top of page
  • Writer's pictureMariia Chubareva

Bring Your Own Cup, Save the Environment

Single-use cups have been missing from universities for a month now. Students point out inconveniences caused by the new regulations implemented within the European Single Use Plastics (SUP) directive.

Cafeteria at the Academy Building of the University of Groningen
Cafeteria at the Academy Building of the University of Groningen © Mariia Chubareva

In an aim to lower the environmental impact of disposable plastic, the EU has decided to prohibit single-use plastic cups in various venues, including universities. Since January 1st, 2024, the universities in Groningen have removed all disposable cups from coffee machines and cafeterias and implemented the 'Bring your own cup' policy.

Although students have been adjusting to the waste-less reality for a month now, they still feel annoyed when they are forced to buy a plastic cup in case they forget their own. “I am very forgetful and always in a rush, so it has happened to me that I forgot my cup. It’s sad that if I want a coffee, I need to spend more money on it, because as a student it’s kind of expensive. At the end of the day, you’re just spending more money and wasting more plastic,” says Valeria, a Marketing Management student at Hanze University.

Ilse, who studies History at the University of Groningen, is concerned that external companies are profiting from selling plastic cups at universities. “They are just making money out of students,” she says.

Those who do remember to bring their reusable cups face the challenge of cleaning them since universities generally don’t have cleaning facilities for students. “It’s inconvenient, especially, if you drink a lot of coffee. It would be nice for Hanze to provide places to clean the cups so that we could actually reuse them,” says Valeria.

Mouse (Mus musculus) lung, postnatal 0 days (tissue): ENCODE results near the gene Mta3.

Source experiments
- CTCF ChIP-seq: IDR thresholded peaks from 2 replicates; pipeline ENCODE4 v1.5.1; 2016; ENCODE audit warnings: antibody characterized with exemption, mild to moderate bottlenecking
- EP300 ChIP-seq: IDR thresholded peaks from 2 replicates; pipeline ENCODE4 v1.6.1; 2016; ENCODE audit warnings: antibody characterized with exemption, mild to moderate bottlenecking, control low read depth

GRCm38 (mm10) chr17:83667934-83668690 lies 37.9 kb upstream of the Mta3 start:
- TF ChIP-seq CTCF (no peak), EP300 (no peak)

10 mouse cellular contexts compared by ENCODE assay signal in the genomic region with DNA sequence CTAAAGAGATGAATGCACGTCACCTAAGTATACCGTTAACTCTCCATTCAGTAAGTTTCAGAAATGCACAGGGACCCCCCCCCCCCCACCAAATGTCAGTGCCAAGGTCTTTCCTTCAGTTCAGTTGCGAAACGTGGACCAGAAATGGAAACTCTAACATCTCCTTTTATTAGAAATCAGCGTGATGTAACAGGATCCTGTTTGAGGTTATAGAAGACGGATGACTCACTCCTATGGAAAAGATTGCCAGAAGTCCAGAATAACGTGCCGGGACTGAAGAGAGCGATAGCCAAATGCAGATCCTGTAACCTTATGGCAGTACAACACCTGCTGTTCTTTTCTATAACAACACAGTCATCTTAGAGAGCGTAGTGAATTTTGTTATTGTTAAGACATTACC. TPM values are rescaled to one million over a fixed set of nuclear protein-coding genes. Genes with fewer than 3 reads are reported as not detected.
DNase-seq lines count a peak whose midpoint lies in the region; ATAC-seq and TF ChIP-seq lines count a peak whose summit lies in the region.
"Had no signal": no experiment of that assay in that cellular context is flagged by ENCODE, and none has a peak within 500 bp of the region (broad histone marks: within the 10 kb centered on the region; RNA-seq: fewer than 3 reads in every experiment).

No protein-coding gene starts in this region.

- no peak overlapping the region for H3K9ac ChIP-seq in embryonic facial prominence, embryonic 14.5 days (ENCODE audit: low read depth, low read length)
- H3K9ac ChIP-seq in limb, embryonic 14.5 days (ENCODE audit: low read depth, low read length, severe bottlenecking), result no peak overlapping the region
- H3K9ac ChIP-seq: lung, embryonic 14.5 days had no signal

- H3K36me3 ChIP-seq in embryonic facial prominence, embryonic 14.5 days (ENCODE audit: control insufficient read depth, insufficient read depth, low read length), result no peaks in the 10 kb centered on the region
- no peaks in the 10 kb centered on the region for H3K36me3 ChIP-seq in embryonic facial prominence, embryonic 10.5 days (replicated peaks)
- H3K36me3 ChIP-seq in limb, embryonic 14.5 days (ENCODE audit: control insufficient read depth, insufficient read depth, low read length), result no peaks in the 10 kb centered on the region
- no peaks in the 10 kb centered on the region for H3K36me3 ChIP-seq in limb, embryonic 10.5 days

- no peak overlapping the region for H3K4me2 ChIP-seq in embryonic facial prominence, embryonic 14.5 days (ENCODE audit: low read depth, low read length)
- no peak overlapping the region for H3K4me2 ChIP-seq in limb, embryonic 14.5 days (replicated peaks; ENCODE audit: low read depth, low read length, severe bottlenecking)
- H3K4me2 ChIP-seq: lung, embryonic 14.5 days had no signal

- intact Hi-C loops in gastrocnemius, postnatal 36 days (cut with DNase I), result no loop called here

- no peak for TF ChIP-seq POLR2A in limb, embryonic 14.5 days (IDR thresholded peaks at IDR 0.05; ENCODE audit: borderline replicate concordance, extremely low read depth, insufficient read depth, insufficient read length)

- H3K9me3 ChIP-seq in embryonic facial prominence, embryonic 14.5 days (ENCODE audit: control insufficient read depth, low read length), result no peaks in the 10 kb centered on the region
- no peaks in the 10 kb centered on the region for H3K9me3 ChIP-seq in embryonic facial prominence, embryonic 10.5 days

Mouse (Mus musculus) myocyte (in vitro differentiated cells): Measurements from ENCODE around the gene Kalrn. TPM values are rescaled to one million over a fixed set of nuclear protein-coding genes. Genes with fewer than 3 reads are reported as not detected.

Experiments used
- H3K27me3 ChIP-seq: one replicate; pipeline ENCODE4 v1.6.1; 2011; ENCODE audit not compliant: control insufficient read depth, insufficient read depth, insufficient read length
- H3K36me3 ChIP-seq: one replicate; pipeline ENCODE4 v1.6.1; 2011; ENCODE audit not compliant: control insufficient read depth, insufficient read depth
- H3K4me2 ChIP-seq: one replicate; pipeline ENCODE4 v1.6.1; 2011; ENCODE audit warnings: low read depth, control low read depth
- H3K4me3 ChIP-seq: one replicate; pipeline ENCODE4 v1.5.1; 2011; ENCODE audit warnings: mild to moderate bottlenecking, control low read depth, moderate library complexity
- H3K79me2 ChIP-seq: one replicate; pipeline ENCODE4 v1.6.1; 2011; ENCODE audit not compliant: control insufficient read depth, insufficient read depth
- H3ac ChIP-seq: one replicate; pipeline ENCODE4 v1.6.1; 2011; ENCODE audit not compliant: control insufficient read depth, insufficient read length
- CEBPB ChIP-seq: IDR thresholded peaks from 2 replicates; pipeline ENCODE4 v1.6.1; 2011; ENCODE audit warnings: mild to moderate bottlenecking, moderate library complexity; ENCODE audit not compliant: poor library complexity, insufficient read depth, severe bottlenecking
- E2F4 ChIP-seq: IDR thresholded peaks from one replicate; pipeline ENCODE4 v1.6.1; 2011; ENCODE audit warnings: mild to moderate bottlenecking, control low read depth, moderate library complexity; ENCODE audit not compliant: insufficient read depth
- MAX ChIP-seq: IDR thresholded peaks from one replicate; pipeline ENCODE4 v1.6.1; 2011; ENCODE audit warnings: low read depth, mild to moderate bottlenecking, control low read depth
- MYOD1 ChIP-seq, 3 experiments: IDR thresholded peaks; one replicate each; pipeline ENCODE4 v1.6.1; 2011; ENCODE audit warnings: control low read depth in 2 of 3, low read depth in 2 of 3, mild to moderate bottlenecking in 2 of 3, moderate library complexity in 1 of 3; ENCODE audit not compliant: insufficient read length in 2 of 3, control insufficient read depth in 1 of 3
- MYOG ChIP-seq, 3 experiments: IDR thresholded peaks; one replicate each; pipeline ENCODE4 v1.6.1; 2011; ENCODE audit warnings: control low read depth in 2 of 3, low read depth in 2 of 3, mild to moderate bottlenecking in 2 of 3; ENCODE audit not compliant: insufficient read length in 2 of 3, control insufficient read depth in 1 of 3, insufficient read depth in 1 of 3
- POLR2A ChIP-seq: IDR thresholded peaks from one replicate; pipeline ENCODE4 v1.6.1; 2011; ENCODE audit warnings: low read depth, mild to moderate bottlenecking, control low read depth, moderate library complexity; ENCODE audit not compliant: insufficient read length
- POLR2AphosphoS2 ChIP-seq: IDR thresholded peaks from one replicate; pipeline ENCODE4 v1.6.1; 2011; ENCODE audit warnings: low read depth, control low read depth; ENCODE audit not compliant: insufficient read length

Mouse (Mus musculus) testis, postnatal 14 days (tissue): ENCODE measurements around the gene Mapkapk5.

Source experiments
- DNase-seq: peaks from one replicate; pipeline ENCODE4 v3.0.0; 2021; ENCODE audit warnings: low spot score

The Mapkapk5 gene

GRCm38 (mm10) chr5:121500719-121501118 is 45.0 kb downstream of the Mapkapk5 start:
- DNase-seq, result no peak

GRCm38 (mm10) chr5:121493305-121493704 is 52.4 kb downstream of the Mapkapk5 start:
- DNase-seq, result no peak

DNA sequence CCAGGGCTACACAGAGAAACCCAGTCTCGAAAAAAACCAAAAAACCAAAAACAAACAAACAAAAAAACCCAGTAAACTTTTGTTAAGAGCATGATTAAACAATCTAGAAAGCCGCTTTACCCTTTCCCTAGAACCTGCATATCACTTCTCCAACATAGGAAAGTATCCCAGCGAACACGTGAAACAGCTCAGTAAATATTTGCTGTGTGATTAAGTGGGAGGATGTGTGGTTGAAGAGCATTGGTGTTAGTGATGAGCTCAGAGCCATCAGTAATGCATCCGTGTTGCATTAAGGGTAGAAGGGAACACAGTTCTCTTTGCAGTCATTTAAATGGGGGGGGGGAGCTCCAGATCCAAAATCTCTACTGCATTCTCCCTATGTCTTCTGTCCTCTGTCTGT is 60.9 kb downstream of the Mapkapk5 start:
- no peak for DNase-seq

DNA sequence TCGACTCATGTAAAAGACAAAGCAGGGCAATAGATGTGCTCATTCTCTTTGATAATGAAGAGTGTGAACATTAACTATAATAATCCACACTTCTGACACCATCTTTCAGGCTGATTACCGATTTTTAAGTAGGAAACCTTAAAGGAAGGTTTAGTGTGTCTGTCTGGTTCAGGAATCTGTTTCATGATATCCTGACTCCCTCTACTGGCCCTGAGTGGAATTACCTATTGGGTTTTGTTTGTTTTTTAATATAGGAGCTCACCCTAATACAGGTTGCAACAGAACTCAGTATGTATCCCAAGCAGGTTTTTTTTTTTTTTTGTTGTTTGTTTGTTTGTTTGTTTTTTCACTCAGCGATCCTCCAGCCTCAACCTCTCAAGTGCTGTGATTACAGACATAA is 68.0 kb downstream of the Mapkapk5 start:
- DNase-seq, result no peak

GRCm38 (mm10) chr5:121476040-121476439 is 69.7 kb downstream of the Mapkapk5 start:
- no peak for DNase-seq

Abandoned disposable cup at the Harmonie Building of the University of Groningen
Abandoned disposable cup at the Harmonie Building of the University of Groningen © Mariia Chubareva

Still, most students welcome the change. Jette, a Film student at the University of Groningen, believes that people must eventually adjust to the new policy. “It is a necessary step that sooner or later should have happened anyway,” she says.

Strive for a Better (Waste-free) Future

The Ministry of Infrastructure and Water Management reported that the Dutch throw away approximately 19 million disposable cups containing plastic every day. The new cup policy should, therefore, contribute to reducing the use of disposable plastic cups and containers “in the Netherlands by 40 percent by 2026."

In fact, a survey by the Ministry of Infrastructure and Water Management has shown that 56% of Dutch people actually prefer using their own reusable cups.

Indeed, compared to the beginning of January, more people now bring their own cups to university. Kars van der Ploeg (24), a cafeteria worker at the Academy Building of the University of Groningen, encountered a lot of customer complaints at the beginning of the year. He estimates that it will take a semester for everyone to fully adjust to the new regulations, which he believes is quite fast. “It is working and we do see that everyone is adapting way better now,” says van der Ploeg.

Despite the inconvenience, students largely recognize the importance of this initiative. Valeria tells The Groninger that she is excited about the new policy. “I hope people stick to it, and it will not just be an experiment that goes away eventually. I really hope it stays this way. It’s better for everyone to be more conscious about the environment,” she says.

20 views0 comments


bottom of page